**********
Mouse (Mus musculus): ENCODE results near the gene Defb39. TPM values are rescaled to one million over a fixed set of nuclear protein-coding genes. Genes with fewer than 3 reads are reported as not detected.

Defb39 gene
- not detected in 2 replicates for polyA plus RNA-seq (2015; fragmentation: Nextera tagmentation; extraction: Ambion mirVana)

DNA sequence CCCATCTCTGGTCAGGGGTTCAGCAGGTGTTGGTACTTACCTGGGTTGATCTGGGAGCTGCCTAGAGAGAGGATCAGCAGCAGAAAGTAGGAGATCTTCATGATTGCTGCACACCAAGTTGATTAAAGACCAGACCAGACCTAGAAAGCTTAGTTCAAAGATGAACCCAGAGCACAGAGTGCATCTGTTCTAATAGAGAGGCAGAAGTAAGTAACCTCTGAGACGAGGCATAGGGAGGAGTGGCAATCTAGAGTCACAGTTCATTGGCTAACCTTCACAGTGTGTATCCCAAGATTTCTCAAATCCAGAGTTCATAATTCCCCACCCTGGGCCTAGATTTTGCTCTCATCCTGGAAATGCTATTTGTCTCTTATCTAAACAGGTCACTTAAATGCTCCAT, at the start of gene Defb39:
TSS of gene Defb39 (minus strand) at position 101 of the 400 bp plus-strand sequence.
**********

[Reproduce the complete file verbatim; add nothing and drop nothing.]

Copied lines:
Mouse (Mus musculus): ENCODE results near the gene Defb39. TPM values are rescaled to one million over a fixed set of nuclear protein-coding genes. Genes with fewer than 3 reads are reported as not detected.

Defb39 gene
- not detected in 2 replicates for polyA plus RNA-seq (2015; fragmentation: Nextera tagmentation; extraction: Ambion mirVana)

DNA sequence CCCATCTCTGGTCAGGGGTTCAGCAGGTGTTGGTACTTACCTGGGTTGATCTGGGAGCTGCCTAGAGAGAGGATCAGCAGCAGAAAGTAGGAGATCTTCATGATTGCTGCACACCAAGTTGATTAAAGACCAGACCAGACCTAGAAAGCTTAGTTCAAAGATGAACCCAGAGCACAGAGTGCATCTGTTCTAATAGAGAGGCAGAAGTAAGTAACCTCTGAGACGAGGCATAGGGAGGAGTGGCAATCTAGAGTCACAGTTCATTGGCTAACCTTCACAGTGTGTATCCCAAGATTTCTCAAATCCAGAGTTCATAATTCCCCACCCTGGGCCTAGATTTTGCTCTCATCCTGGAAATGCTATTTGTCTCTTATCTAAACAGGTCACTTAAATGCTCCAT, at the start of gene Defb39:
TSS of gene Defb39 (minus strand) at position 101 of the 400 bp plus-strand sequence.